Margulis quites Maurice Blanchot on page 189 of What is Life?:

Yes, happily language is a thing. It is a written thing, a bit of bark, a sliver of rock, a fragment of clay in which the reality of the earth continues to exist.

Tilting at windmill materialism: Towards an Ontology of Organism (OoO)

Adam at Knowledge-Ecology has posted some reflections on the issues at stake in the confrontation between philosophical realism and philosophical materialism. Levi Bryant (Larval Subjects) and Michael (Archive-Fire) place their bets on materialism, while Graham Harman (Object-Oriented Philosophy) and Steven Shaviro (Pinocchio Theory) prefer realism. This isn’t the whole story, however. When we shift to the issue of withdrawal (i.e., the accessibility of things), Shaviro, Bryant, and Michael all line up in opposition to Harman by arguing for the contingent, rather than absolute untouchability of things.This way of slicing the ontological opinion pie means that I remain most sympathetic to Shaviro’s way of thinking things.

I reject absolute materialism for the same reason I reject absolute idealism: these -isms only function semantically as productive concepts when they remain in dialectical tension with one another. Ultimately, they represent a coincidentia oppositorum, which is to say that, if you carry materialism to its logical conclusions, you only end up arriving at the premises of the idealist, and vice versa. As abstractions, these -isms seem mutually exclusive; but in practice, you can’t have one without the other, at least not if the philosophical sensibility in question is to avoid tilting at windmills as if they were the fiercest of giants. The physical sciences, for example, continue to assume a materialist ontology even while the majority of the mathematicians responsible for its theoretical structure remain committed Platonists. Similarly, the deep structure of Hegel’s supposedly absolute idealism provides the conceptual engine that still powers much contemporary Marxist materialism. Not to mention the profound influence on Hegel of Jakob Boehme’s incarnationalist doctrine of Geistleiblichkeit (that cosmogenesis is the ever-more adequate corporeal expression of divinity).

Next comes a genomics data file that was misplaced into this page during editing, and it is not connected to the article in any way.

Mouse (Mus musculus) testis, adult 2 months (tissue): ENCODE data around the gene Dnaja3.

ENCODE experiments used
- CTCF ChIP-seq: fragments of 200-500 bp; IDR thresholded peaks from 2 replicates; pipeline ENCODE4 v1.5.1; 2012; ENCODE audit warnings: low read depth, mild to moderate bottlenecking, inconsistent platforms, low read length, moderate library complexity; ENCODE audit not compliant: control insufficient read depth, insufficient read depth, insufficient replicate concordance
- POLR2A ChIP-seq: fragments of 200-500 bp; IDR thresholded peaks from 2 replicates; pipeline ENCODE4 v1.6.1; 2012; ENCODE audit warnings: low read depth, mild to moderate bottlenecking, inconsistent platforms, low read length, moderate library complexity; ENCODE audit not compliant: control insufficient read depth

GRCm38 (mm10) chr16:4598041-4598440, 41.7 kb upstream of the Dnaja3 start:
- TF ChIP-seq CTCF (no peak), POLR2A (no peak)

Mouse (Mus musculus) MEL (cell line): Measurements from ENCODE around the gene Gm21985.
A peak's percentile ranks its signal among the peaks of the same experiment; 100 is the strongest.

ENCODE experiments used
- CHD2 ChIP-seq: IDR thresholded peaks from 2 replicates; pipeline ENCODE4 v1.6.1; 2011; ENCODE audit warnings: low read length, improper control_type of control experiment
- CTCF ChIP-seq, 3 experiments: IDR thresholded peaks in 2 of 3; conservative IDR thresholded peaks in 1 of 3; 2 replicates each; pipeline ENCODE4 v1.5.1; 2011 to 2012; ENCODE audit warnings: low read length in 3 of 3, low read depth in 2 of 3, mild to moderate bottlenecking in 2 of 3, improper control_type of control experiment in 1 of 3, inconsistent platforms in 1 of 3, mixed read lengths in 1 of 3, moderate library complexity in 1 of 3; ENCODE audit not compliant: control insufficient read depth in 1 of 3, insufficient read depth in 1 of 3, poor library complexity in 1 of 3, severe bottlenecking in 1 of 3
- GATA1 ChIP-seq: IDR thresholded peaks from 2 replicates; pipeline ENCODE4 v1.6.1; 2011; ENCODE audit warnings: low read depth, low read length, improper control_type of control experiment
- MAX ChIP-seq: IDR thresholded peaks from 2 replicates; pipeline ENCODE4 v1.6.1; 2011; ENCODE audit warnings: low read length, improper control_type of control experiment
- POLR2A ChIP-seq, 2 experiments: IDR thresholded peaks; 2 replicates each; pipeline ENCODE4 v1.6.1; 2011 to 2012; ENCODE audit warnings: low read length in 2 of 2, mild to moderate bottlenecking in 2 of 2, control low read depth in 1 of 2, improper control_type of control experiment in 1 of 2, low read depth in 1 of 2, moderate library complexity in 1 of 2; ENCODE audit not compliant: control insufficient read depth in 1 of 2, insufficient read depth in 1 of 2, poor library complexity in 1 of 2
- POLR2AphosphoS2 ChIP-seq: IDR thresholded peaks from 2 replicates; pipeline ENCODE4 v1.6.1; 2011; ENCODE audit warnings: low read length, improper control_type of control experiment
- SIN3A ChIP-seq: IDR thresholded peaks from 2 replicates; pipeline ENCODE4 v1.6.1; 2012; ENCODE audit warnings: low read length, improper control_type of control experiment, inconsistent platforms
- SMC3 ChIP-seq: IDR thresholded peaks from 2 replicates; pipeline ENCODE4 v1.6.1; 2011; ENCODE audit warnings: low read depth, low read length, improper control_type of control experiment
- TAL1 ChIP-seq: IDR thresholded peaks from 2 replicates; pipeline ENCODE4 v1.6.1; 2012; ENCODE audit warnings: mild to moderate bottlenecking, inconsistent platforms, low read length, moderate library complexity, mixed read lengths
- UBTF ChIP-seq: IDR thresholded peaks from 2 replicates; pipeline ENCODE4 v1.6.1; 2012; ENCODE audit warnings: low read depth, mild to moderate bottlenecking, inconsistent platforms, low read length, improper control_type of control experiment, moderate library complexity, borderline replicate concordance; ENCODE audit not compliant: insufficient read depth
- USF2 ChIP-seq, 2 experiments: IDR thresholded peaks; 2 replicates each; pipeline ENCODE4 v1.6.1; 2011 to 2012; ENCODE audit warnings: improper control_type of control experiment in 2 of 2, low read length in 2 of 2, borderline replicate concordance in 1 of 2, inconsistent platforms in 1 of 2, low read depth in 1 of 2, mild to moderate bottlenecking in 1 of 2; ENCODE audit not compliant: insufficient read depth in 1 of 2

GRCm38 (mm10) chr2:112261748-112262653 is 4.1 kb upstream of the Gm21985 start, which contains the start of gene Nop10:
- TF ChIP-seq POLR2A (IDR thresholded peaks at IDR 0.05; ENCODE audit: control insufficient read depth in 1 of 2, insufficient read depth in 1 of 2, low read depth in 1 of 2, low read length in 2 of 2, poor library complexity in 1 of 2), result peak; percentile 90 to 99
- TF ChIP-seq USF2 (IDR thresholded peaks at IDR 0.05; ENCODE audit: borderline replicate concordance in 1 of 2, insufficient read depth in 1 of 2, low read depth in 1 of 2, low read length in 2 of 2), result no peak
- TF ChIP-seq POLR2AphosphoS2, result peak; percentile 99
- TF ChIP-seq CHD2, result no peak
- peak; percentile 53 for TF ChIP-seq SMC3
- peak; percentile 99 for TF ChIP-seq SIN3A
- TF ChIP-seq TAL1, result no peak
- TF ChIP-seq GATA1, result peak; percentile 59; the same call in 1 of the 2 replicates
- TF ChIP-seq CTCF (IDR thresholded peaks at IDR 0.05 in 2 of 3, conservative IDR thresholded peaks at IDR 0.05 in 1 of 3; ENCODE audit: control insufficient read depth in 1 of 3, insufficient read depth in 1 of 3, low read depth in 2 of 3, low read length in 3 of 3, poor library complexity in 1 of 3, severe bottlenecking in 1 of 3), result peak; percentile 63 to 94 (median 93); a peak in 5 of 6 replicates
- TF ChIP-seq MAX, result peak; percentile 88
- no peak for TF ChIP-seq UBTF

Adam is careful to avoid playing into any simplistic bifurcation of materialism from realism by suggesting that both -isms have shown themselves to be capable of successful deployment in the proper circumstances. At times, he seems to lean towards the realism of strange materialism. This leaning would seem to put Adam shoulder to shoulder with Bryant, who deploys a rather paradoxical materialism. The concept of matter succeeds, Bryant argues, precisely because neither philosophy or science have any idea what matter really is. I am not sure whether Bryant means to suggest that philosophy/science will never have insight into the nature of matter, or whether these simply do not have such insight as of yet. If he doesn’t mean the latter, then I fail to see how his position ultimately differs from Harman’s concerning the absolute withdrawal of things. If the “matter” of Bryant’s materialism withdraws from all attempts to think it, why call it materialism?